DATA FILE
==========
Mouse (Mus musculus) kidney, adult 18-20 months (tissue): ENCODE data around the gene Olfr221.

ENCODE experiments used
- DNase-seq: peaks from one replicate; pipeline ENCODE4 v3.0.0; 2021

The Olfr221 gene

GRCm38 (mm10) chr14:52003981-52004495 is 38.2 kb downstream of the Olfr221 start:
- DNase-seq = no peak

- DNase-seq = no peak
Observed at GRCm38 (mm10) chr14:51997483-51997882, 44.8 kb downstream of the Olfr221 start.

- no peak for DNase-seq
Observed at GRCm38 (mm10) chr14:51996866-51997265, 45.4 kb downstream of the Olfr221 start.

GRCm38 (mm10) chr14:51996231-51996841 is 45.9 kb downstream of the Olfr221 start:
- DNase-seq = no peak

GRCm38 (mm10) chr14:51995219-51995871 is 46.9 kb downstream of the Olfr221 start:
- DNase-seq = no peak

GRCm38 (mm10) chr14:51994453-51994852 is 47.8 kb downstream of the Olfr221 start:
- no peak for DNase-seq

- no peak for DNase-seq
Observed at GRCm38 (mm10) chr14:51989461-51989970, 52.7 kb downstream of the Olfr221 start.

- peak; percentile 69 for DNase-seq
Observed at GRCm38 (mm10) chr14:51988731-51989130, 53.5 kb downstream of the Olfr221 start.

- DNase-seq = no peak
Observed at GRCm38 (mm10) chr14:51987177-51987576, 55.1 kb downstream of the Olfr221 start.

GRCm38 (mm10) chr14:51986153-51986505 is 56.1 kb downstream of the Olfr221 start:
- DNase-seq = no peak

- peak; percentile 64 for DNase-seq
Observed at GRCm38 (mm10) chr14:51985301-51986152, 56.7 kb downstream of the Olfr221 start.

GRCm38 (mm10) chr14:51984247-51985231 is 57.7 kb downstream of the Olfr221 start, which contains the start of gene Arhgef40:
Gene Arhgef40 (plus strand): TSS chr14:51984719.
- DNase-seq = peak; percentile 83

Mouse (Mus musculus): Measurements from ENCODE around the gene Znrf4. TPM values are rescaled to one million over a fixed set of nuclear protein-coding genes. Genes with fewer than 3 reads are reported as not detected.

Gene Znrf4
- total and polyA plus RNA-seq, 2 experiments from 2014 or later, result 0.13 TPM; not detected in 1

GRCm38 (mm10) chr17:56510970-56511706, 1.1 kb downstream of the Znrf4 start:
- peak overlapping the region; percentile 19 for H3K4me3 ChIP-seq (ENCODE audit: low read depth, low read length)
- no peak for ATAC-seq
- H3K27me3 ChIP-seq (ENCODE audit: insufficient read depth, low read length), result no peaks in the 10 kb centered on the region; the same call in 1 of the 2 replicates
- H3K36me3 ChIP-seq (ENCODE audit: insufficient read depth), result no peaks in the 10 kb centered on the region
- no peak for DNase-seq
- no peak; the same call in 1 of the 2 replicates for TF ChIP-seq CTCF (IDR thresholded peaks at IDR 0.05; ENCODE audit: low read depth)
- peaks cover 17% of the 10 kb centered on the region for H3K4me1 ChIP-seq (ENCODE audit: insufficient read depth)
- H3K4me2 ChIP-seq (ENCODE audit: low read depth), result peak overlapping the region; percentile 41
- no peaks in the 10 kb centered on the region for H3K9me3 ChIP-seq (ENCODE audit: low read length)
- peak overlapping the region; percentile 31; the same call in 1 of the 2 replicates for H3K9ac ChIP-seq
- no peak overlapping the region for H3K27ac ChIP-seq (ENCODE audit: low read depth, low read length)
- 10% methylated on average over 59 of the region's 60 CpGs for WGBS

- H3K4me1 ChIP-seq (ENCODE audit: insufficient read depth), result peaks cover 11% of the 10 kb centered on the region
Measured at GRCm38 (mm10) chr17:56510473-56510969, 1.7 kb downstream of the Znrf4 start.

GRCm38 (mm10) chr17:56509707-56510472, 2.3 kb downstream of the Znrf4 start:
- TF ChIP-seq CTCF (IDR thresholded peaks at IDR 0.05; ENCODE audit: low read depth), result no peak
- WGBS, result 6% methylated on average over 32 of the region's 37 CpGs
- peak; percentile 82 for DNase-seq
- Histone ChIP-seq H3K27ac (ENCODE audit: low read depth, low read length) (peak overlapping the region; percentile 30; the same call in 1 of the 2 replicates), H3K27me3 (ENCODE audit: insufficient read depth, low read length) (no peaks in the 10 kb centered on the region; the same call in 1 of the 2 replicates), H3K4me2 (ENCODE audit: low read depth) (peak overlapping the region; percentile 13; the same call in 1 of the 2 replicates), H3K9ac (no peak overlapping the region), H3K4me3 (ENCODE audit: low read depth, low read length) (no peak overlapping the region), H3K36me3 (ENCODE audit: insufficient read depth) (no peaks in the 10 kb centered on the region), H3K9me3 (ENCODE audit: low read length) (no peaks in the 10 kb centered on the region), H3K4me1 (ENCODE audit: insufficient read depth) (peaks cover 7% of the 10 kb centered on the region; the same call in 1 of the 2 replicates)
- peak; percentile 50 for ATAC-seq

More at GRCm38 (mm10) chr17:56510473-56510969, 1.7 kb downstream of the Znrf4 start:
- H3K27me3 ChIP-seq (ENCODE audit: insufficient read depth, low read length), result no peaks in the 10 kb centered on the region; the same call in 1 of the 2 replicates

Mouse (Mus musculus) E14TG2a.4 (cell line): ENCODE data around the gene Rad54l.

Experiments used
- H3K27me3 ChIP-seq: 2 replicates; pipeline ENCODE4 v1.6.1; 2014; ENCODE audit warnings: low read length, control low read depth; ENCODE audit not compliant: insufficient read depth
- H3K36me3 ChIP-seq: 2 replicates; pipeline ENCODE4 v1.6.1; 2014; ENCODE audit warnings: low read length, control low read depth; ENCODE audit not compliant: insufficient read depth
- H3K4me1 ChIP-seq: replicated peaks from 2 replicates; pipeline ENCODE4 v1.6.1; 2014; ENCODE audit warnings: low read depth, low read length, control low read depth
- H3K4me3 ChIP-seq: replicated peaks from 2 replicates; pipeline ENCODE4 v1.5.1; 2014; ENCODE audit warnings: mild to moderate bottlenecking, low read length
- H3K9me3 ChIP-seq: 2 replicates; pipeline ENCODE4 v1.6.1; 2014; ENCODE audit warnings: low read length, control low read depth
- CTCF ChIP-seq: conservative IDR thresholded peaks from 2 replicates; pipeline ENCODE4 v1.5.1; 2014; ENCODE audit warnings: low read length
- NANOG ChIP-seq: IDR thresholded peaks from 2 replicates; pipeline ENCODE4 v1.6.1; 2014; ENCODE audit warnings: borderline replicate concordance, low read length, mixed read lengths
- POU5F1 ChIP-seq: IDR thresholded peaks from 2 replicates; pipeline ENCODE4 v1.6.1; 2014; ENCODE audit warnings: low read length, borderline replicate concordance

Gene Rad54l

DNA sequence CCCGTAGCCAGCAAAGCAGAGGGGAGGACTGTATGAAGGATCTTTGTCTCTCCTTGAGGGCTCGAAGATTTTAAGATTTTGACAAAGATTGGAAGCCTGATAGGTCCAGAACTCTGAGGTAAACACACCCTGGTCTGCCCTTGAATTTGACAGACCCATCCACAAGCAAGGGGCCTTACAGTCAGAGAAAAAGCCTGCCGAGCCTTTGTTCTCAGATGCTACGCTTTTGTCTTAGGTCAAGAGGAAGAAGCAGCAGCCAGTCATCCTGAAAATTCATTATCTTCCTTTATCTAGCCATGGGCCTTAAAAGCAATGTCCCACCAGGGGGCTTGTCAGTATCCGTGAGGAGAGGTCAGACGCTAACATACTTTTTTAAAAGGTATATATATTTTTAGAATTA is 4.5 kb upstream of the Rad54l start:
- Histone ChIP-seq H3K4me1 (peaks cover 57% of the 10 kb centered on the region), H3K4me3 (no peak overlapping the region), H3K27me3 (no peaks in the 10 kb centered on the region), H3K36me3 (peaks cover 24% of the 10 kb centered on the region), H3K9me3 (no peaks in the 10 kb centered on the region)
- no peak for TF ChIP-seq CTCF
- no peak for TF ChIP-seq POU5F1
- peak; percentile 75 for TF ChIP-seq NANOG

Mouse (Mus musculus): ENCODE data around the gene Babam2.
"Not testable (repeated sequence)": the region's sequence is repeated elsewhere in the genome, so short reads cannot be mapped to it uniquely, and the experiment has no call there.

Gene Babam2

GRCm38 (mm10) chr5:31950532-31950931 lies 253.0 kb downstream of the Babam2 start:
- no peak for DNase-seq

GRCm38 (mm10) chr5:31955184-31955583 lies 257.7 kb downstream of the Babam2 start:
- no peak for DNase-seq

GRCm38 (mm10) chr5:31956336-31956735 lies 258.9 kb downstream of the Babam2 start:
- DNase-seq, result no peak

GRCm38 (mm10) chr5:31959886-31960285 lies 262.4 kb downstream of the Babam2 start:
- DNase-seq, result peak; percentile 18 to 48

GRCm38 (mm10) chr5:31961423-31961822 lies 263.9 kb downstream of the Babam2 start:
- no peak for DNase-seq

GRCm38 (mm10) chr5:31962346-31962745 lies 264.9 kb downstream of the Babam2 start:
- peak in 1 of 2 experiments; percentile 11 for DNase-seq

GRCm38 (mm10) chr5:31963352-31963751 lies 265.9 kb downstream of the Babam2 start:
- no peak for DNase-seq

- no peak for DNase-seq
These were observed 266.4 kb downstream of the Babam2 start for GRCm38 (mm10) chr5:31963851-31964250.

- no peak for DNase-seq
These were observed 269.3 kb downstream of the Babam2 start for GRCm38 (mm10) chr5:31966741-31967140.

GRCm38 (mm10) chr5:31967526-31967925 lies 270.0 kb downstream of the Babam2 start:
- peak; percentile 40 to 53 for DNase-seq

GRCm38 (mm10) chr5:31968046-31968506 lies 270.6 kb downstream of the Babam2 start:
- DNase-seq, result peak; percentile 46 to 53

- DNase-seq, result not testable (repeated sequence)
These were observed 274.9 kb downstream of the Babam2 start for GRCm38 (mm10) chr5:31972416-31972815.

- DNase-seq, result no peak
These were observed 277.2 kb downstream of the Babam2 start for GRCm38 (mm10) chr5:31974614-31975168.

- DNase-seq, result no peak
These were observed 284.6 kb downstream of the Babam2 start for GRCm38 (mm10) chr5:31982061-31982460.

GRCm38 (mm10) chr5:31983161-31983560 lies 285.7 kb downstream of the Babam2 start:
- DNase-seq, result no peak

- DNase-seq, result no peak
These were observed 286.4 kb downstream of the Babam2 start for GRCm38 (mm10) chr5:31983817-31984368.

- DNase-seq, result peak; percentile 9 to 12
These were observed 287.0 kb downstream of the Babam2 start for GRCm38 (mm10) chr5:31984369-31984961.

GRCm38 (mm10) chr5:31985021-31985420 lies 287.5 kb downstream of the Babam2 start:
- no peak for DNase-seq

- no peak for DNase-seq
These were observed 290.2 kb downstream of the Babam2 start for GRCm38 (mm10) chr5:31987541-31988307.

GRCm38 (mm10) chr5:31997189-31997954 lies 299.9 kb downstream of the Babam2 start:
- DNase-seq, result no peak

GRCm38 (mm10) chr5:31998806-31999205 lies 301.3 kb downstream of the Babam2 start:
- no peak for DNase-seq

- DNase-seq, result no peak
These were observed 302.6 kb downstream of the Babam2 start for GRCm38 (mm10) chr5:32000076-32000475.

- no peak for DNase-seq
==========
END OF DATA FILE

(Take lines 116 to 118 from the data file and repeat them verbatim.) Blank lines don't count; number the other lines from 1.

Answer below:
- no peak for DNase-seq

- DNase-seq, result no peak
These were observed 302.6 kb downstream of the Babam2 start for GRCm38 (mm10) chr5:32000076-32000475.